Transcriptomic Signatures of Human Immunodeficiency Virus Post-Treatment Control

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Posttreatment controllers (PTCs) are rare HIV-infected individuals who can limit viral rebound after antiretroviral therapy interruption (ATI), but the mechanisms of this remain unclear. To investigate these mechanisms, we quantified various HIV RNA transcripts (via reverse transcription droplet digital PCR [RT-ddPCR]) and cellular transcriptomes (via RNA-seq) in blood cells from PTCs and noncontrollers (NCs) before and two time points after ATI. HIV transcription initiation did not significantly increase after ATI in PTCs or in NCs, whereas completed HIV transcripts increased at early ATI in both groups and multiply-spliced HIV transcripts increased only in NCs. Compared to NCs, PTCs showed lower levels of HIV DNA, more cell-associated HIV transcripts per total RNA at all times, no increase in multiply-spliced HIV RNA at early or late ATI, and a reduction in the ratio of completed/elongated HIV RNA after early ATI. NCs expressed higher levels of the IL-7 pathway before ATI and expressed higher levels of multiple cytokine, inflammation, HIV transcription, and cell death pathways after ATI. Compared to the baseline, the NCs upregulated interferon and cytokine (especially TNF) pathways during early and late ATI, whereas PTCs upregulated interferon and p53 pathways only at early ATI and downregulated gene translation during early and late ATI. In NCs, viral rebound after ATI is associated with increases in HIV transcriptional completion and splicing, rather than initiation. Differences in HIV and cellular transcription may contribute to posttreatment control, including an early limitation of spliced HIV RNA, a delayed reduction in completed HIV transcripts, and the differential expression of the IL-7, p53, and TNF pathways. IMPORTANCE The findings presented here provide new insights into how HIV and cellular gene expression change after stopping ART in both noncontrollers and posttreatment controllers. Posttreatment control is associated with an early ability to limit increases in multiply-spliced HIV RNA, a delayed (and presumably immune-mediated) ability to reverse an initial rise in processive/completed HIV transcripts, and multiple differences in cellular gene expression pathways. These differences may represent correlates or mechanisms of posttreatment control and may provide insight into the development and/or monitoring of therapeutic strategies that are aimed at a functional HIV cure.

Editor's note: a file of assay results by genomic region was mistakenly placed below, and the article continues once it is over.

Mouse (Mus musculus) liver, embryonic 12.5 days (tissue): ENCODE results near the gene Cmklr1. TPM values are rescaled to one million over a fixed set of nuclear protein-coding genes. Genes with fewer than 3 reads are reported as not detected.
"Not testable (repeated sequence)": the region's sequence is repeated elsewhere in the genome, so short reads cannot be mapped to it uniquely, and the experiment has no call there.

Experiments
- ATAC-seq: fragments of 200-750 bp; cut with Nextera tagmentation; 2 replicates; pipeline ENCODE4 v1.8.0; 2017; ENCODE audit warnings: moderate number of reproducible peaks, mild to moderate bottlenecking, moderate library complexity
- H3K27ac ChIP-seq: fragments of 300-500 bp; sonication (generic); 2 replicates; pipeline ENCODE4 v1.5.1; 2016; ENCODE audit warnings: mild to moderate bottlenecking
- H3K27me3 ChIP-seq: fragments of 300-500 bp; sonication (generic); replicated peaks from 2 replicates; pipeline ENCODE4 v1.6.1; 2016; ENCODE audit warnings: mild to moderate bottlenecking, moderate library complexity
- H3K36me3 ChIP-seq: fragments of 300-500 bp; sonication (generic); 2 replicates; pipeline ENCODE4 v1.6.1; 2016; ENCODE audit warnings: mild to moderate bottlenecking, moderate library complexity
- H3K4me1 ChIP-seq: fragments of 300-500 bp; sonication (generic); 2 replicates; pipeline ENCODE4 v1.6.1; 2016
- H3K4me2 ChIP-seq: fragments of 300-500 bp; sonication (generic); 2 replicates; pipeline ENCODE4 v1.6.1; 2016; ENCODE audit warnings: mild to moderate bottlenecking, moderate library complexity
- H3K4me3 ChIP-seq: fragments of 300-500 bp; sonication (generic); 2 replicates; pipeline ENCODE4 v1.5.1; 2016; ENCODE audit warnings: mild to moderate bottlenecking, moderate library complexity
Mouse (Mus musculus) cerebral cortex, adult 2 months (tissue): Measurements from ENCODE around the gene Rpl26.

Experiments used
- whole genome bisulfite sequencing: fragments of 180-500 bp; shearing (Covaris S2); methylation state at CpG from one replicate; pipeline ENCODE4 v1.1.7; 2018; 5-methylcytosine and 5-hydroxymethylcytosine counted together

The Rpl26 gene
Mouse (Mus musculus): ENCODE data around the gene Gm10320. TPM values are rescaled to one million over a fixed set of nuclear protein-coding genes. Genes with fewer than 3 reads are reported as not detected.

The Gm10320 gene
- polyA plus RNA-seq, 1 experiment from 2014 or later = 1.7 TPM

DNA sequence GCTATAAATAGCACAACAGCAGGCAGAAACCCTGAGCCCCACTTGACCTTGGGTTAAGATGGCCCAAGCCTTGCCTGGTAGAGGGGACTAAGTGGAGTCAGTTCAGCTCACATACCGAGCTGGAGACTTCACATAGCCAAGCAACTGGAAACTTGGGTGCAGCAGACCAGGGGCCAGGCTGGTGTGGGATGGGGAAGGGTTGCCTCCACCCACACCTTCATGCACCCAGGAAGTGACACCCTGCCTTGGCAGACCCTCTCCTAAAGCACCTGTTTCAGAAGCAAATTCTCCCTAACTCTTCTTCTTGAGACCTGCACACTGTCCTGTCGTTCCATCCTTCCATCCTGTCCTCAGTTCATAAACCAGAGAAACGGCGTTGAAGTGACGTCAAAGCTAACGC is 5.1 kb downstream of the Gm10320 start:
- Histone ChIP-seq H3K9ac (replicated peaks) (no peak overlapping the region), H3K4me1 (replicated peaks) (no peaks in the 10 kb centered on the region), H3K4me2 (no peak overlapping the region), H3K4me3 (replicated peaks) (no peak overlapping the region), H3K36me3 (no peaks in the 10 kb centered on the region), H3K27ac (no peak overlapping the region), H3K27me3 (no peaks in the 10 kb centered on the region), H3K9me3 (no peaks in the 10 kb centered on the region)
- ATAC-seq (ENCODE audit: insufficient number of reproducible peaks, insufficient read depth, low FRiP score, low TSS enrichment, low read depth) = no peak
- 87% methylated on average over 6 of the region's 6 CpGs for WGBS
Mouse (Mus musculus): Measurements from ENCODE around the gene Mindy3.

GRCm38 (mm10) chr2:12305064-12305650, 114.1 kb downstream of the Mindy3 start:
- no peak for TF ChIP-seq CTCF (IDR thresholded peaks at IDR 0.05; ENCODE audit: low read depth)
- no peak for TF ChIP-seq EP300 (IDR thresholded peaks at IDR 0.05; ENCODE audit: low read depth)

Keywords: ART; HIV DNA; HIV posttreatment controllers; RNA splicing; analytic treatment interruption; cell-mediated immune response; human immunodeficiency virus; noncontrollers; splicing; transcription; transcriptional completion; transcriptional profile; treatment interruption; viremic suppression.